Her gaze went to the sea. Roxi went on, unaware of the picture she presented or of the reaction Decker’s body gave in response. “Right now, she’s on the verge of discovery, tempted by change and tempting in her tempestuousness.”
Decker chuckled. “That’s an old-fashioned word.”
“But it fits her.” She faced him. “Don’t you see it?” Her gaze was as intense as the constant churning of the cape and just as beautiful.
“I see it,” he said, wanting more than anything to reach out, cup her face and kiss those full sensuous lips. “You’re amazing.”
Roxi laughed, her cheeks blooming with color. “You probably think I’m a flake.”
“No. I think you see things differently.” He hurried to add, “In a good way.”
She sighed. “Even when the seas are rough, I find comfort in them.”
“Why don’t you feel safe outside of Cape Cod?” As soon as the words were out of his mouth, Decker wished he could take them back.
Her back stiffened and the light faded from her eyes. “I just don’t.” Roxi glanced at the watch on Decker’s wrist. “What time is it?”
“A quarter to five.”
“Shoot.” She scrambled to her feet, brushing sand from her backside. “I have to get back and help Frank manage the dinner crowd.”
Decker rose to stand beside her and reached for her hand, holding it lightly in his own. “I’m glad you came for a walk with me. I haven’t walked on a beach with a woman for a very long time.”
Her gaze locked with his. “Since your wife died?”
Roxi’s brows puckered. “You must have loved her a great deal.”
“I did.” His glance dropped to where their hands touched. “But I have to get on with my life.”
Roxi lifted her other hand to cup his face, stepping close enough Decker could smell the fragrant scent of her hair. “Yes, you do. You have a lot to offer some lucky woman.”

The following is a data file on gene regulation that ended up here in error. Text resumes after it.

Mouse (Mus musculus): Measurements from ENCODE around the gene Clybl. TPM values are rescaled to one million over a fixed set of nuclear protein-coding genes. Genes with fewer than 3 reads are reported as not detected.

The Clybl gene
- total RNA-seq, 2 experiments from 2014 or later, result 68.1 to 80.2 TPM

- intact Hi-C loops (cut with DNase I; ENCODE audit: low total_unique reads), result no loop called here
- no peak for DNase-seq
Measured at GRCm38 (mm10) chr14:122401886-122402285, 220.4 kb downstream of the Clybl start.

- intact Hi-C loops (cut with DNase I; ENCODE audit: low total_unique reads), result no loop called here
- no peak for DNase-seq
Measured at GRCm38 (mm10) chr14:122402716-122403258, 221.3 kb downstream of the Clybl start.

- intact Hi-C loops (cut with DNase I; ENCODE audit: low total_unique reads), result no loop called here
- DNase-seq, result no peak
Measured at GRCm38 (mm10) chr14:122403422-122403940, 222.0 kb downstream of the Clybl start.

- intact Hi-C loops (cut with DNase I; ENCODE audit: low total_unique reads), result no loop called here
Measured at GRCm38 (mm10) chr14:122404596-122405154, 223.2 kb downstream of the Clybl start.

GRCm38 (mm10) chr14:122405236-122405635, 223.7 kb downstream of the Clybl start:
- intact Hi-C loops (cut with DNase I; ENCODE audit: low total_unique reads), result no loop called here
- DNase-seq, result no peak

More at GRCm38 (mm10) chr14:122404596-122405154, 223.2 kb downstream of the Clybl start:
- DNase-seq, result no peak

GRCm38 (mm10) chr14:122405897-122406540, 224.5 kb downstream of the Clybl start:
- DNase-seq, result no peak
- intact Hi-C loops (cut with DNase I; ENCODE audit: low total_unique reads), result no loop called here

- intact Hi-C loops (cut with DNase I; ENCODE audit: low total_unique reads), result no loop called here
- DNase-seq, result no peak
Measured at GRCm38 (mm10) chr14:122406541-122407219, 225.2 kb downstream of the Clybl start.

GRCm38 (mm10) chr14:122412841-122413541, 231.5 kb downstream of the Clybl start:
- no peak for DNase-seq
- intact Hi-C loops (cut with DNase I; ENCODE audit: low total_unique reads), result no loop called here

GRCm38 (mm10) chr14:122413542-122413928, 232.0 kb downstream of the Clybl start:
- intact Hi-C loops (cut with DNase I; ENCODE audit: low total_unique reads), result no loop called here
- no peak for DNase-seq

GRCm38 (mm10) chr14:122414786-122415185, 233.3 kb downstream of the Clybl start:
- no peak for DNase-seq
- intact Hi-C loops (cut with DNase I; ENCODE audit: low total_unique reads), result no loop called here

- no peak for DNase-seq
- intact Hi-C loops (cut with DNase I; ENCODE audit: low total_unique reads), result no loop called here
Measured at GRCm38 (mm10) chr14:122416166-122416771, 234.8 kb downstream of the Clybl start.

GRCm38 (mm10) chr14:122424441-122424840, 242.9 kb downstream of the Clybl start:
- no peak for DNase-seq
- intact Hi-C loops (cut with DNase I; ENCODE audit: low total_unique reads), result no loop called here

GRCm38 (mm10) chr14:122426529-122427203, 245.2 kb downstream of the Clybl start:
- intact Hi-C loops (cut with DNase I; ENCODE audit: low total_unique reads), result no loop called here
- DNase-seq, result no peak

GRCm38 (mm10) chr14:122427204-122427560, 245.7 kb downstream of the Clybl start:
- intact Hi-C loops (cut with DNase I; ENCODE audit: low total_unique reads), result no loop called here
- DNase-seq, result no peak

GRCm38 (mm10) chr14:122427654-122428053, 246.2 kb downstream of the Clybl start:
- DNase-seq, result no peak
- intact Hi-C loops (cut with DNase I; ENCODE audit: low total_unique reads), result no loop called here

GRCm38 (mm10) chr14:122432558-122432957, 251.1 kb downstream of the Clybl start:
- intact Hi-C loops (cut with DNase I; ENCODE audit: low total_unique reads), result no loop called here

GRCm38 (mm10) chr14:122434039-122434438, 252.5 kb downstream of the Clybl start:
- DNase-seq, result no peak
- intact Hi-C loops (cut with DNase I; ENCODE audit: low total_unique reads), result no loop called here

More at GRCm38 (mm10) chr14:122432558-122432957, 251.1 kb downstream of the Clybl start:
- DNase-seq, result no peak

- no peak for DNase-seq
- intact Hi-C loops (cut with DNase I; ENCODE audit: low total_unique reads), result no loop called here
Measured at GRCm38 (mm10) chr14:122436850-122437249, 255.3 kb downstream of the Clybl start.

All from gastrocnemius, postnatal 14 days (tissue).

He chuckled and shook his head. “I have too much baggage.”
“Not, really. You’re not bad to look at, and you seem nice. Or at least you’ve been nice to me.”
“It’s easy to be nice to you.”
Roxi leaned closer and pecked him on the cheek, her lips brushing lightly, barely a whisper across his skin.
Before she could back away, he turned his face and swept his lips across hers, his free hand cupping the back of her neck, applying a slight pressure to bring her closer.
Her body grew rigid, then relaxed, melting against him, her hand rising to rest against his chest, her touch burning a path straight through to his heart.
Then she turned and ran, Otis racing after her, barking.
Decker stood rooted in the sand until Roxi and Otis disappeared beneath the shadowy pier.
That kiss had cost him. No longer could he cling to the memory of Allison and wallow in the self-inflicted guilt that had kept him celibate for the past two years. He couldn’t continue to bury himself in solitude, not when the troubled gaze of a beautiful bar owner and the tingling sensation of her kiss lingered on his mind and lips.
BY THE TIME Roxi arrived at the bar, she was panting and her heart raced, not only from the sprint, but also from the realization that she’d kissed a man for the second time, and hadn’t felt smothered or forced in any way. Which left her feeling baffled, anxious and twitchy. If it felt so good, why had she run?
The freedom of that kiss and the way her body begged for more, was so foreign to her that it had both frightened and excited her at once. Instead of entering through the front door of the bar, she rounded the building and stood outside the back entrance, pressing her palms to her heated cheeks.
In her head, she repeated that one word.
She was torn between getting back to her normal life and running all the way back down the beach and into Decker’s arms for more of the magic that lifted her long-running trepidation over intimacy. Not only did she like the kiss, it inspired a desire that swept over her, making her want so much more. And they’d kissed in broad daylight…on a public beach. She could imagine how much more sensuous a kiss in the moonlight might be and wanted to test the theory.
Roxi stood at the bottom of the staircase leading up to her little apartment, frozen in thought. Would kissing Decker in the darkness remind her too much of when she’d been attacked?
Roxi shook her head.